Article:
Following the success of Let’s Get Personal, Selby & Friends returns with their recorded live concerts in celebration of Ludwig van Beethoven. The global pandemic saw the cancellation of many events commemorating the composer’s 250th birthday but Selby & Friends hope Beethoven’s Ghost will make up for what could have been.Continue reading →
With social distancing policies introduced to reduce the spread of COVID-19 in early March, hundreds of performances across the country were cancelled or postponed, creating a barren landscape for the Australian theatre, comedy, music, and dance scenes. The uncertainty has been devastating already but the changing circumstances have pushed some creatives into reimagining their art form. For the concert series Selby & Friends, a re-jig of the Let’s Get Personal program has taken advantage of the endless capabilities available in online recording and broadcasting.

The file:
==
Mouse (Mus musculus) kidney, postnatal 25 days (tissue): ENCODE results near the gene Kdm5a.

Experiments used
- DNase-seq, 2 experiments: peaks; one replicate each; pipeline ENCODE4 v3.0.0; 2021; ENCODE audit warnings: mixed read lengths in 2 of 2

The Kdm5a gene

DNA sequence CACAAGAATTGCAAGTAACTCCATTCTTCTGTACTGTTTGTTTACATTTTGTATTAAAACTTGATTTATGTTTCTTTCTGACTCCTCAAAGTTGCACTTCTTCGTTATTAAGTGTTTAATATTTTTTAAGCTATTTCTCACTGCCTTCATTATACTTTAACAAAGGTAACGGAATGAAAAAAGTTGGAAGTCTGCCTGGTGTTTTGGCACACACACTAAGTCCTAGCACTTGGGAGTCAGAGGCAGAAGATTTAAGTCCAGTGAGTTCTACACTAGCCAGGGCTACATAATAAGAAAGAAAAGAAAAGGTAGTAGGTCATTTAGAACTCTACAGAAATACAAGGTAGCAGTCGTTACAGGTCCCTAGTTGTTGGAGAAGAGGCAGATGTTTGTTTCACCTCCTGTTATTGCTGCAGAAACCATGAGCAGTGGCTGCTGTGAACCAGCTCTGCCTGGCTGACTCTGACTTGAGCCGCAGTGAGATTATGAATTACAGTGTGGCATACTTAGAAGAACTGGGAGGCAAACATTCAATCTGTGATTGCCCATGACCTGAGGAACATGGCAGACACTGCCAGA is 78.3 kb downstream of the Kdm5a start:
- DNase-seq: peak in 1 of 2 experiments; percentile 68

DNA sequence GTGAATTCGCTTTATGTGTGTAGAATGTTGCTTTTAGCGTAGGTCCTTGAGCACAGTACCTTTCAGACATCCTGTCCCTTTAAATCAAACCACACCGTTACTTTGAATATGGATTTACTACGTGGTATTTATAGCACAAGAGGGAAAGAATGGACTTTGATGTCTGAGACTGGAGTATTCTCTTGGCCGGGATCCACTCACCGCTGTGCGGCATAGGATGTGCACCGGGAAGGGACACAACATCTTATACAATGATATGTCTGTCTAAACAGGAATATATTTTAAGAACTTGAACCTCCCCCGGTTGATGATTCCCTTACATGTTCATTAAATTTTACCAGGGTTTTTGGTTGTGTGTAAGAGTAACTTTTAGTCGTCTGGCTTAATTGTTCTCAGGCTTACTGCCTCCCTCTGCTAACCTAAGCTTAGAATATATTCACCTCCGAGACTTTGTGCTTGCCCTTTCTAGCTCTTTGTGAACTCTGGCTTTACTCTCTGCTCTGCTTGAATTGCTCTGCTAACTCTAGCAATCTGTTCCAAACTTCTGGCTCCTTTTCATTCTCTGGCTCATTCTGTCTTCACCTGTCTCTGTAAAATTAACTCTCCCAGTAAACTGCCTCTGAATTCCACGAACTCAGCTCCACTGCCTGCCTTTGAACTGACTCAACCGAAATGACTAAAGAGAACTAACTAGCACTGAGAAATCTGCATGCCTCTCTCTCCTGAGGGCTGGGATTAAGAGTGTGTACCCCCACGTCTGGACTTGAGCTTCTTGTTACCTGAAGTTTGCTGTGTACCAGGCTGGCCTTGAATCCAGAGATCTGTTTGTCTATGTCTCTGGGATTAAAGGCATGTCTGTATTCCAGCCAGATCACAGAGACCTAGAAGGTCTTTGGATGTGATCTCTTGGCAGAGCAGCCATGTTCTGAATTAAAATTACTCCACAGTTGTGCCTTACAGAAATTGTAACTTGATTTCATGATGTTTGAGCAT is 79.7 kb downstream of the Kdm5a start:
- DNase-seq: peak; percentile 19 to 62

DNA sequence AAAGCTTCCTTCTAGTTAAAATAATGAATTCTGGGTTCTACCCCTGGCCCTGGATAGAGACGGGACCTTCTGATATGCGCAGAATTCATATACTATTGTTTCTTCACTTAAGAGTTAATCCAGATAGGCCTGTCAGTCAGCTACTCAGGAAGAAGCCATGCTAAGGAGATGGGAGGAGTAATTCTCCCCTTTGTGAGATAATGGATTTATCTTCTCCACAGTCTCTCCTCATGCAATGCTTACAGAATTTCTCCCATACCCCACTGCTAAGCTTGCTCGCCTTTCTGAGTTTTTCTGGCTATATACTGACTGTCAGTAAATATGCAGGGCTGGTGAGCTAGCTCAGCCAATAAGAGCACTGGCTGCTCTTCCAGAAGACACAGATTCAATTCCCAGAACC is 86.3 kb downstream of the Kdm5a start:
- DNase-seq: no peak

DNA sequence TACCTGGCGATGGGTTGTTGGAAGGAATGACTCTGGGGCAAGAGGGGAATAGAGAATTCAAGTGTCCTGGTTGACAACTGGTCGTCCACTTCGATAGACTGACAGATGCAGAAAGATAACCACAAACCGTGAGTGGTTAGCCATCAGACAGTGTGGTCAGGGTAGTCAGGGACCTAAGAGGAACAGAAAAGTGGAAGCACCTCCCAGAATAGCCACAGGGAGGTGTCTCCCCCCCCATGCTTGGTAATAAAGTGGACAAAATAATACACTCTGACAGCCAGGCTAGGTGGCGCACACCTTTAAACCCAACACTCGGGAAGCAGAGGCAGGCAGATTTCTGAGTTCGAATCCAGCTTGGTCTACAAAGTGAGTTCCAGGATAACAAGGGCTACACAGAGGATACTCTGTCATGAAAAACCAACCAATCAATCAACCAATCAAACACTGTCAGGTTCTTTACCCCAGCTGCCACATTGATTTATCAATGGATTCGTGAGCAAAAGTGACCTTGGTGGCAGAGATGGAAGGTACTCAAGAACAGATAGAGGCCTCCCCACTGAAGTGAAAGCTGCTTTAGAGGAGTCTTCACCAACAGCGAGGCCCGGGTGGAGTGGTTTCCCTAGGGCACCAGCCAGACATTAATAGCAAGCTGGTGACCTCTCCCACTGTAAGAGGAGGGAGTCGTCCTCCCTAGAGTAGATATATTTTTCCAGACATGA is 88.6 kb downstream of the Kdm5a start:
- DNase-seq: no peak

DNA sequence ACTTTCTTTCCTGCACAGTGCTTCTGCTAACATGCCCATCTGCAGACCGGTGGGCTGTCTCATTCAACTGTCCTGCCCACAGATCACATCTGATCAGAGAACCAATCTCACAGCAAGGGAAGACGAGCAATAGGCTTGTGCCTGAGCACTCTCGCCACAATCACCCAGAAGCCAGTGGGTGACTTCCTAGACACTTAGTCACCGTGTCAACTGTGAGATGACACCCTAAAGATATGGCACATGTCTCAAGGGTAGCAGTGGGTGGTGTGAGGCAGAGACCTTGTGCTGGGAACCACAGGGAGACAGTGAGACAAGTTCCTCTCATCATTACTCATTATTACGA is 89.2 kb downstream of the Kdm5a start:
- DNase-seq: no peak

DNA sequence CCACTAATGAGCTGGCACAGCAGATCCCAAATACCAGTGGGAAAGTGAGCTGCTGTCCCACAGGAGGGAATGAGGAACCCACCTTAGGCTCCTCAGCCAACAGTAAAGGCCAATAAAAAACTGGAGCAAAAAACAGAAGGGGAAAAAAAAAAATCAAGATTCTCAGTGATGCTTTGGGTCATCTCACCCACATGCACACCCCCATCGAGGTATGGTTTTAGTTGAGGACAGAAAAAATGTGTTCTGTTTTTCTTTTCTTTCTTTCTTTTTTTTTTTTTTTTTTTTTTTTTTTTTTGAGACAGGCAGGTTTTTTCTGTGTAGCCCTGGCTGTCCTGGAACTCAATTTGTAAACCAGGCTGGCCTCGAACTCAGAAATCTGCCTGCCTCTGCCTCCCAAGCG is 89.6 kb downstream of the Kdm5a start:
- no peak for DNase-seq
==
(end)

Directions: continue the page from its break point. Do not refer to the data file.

For the outgoing concert of their Chairman of the Board Prof. Richard Kefford AM, the Australian Romantic & Classical Orchestra performed a selection of works from exemplary Romantic composers Mozart and Beethoven as well as an Australian premiere of Franz Anton Eberl to demonstrate their unique historically informed performance philosophy.
To launch their 70th anniversary season, the Sydney Mozart Society invited Flinders Quartet and special guest clarinet player Lloyd Van’t Hoff to perform a piece from Mozart and one from each of his composer contemporaries Schubert and Beethoven.
Bringing together two of the most well-known composers of the Romantic era, the Australian Romantic & Classical Orchestra showcased their exceptional talent for another program. When coordinating this concert program, Rachael Beesley and Nicole van Bruggen wanted to recreate an 18th Century concert, mixing styles and genres to keep the performances dynamic.
Streeton Trio regulars Emma Jardine and Benjamin Kopp were joined by cellist Trish O’Brien to play two classic pieces acknowledged as two of the best chamber music pieces ever composed. While both composed for piano, violin, and cello, the pieces varied greatly in style and formed a charming pair for a concert.